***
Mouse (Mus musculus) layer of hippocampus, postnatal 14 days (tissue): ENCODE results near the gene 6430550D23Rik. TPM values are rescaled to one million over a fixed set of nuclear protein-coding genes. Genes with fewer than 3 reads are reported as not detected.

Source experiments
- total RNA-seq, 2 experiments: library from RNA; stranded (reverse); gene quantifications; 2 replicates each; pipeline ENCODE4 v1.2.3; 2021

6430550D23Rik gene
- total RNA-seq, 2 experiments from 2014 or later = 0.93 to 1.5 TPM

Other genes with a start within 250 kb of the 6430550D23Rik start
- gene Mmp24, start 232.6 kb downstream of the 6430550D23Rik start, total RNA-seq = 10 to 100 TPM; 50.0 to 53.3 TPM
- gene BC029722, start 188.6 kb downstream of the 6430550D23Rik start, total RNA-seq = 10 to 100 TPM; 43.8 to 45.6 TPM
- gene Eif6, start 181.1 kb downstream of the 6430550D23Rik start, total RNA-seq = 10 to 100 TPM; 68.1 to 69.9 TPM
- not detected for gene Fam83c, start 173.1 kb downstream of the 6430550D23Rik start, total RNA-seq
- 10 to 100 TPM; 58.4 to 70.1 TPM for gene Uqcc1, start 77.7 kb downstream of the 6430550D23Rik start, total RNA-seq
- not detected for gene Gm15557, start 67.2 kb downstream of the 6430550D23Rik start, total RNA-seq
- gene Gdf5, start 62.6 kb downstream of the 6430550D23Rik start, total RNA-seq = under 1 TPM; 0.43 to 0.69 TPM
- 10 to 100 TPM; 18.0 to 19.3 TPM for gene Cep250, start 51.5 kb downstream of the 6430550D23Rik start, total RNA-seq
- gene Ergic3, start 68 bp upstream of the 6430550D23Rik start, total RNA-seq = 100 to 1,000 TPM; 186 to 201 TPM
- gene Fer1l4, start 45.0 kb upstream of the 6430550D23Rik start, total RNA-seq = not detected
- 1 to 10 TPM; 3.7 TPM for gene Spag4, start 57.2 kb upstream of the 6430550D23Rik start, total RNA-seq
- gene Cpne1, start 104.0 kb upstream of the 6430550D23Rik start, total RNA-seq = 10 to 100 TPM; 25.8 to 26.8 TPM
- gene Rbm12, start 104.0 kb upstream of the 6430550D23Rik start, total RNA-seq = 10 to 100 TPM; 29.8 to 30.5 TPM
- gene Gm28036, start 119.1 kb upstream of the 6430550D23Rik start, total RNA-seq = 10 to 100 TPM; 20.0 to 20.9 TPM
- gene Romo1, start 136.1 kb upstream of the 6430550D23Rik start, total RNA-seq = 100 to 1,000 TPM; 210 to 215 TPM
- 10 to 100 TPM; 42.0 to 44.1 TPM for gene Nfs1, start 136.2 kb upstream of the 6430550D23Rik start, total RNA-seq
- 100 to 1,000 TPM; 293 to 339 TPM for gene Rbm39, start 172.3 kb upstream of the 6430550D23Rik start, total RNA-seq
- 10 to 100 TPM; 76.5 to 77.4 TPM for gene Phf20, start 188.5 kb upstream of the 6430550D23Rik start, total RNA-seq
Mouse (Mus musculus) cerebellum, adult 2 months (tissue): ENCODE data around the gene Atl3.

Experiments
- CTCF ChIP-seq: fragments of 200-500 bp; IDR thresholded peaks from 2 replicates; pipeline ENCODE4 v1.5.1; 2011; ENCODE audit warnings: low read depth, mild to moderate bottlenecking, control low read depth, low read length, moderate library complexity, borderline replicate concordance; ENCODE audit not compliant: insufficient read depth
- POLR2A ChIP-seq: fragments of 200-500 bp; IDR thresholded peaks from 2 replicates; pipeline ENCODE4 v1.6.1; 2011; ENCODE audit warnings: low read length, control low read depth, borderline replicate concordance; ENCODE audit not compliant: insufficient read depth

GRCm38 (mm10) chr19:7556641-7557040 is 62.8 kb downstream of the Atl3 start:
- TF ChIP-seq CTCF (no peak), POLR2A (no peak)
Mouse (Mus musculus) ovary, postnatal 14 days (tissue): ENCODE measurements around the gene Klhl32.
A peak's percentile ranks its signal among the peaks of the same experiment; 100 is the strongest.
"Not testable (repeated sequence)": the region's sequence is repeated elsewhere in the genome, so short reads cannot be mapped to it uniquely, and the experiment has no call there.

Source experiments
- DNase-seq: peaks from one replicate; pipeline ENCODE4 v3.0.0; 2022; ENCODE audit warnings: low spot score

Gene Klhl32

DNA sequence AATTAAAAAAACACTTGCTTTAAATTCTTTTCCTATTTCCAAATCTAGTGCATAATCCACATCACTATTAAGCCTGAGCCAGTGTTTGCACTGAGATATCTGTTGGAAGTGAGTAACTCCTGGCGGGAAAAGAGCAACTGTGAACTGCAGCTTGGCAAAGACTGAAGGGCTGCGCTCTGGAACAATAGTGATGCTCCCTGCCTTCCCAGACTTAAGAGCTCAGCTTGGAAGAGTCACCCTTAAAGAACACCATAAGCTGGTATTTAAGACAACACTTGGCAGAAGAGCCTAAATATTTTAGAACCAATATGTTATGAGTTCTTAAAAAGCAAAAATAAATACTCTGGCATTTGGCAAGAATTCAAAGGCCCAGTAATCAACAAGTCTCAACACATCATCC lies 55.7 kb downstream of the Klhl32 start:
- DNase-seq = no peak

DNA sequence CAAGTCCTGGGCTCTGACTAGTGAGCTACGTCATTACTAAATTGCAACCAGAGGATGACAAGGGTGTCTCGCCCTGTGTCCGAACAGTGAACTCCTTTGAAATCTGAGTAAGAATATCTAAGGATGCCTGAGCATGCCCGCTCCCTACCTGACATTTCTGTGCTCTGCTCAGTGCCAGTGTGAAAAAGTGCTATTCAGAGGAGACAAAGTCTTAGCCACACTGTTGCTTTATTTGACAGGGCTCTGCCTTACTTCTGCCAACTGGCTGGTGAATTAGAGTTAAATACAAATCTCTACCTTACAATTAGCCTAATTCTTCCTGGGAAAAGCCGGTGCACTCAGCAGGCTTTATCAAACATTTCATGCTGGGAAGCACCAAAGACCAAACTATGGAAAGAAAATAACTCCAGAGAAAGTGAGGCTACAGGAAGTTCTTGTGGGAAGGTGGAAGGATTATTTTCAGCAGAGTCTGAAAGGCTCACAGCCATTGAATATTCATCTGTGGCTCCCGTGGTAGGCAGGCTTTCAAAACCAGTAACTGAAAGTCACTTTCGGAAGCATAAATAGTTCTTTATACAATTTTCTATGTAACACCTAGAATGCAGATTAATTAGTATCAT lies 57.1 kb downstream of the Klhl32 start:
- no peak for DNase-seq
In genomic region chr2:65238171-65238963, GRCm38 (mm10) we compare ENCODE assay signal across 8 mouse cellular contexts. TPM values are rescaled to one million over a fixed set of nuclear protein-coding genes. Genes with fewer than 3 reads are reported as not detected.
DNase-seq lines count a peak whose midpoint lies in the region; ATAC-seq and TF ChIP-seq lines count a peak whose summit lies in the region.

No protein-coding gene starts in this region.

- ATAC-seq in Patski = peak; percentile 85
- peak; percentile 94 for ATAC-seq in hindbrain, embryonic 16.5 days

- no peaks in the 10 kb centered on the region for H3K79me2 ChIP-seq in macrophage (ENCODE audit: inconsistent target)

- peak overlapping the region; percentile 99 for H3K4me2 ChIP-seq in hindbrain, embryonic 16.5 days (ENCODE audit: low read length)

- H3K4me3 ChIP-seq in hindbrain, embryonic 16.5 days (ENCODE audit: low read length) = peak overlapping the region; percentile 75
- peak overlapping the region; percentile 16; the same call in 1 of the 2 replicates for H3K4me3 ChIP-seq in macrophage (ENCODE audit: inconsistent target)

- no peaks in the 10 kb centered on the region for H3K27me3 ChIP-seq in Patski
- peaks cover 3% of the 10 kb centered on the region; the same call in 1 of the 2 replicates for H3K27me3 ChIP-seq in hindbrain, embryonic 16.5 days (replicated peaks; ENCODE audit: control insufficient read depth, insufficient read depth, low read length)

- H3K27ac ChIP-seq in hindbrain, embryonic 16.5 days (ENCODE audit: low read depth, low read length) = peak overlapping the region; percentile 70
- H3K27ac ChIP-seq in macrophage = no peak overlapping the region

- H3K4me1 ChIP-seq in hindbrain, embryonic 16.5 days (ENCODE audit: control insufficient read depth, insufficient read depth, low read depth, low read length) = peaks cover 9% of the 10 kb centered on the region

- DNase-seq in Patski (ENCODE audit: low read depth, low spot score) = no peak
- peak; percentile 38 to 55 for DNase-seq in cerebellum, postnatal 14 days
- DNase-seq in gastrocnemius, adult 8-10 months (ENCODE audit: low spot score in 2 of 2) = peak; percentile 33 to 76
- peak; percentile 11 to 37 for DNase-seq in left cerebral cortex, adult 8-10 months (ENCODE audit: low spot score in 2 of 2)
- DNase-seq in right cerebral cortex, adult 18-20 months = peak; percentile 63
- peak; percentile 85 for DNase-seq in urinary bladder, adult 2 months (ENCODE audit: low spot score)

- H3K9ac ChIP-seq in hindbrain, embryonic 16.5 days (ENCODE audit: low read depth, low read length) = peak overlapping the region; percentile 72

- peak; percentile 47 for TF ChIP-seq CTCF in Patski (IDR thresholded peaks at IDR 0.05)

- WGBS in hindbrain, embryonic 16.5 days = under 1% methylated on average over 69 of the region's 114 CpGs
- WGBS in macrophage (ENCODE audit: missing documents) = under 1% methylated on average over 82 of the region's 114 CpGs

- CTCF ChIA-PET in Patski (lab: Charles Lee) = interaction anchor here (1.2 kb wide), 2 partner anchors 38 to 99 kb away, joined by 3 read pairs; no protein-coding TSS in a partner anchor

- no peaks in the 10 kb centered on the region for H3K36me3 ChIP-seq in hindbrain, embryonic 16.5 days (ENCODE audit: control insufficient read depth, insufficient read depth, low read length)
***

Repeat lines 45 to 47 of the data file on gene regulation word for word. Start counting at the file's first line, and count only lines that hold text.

- peak; percentile 94 for ATAC-seq in hindbrain, embryonic 16.5 days

- no peaks in the 10 kb centered on the region for H3K79me2 ChIP-seq in macrophage (ENCODE audit: inconsistent target)

- peak overlapping the region; percentile 99 for H3K4me2 ChIP-seq in hindbrain, embryonic 16.5 days (ENCODE audit: low read length)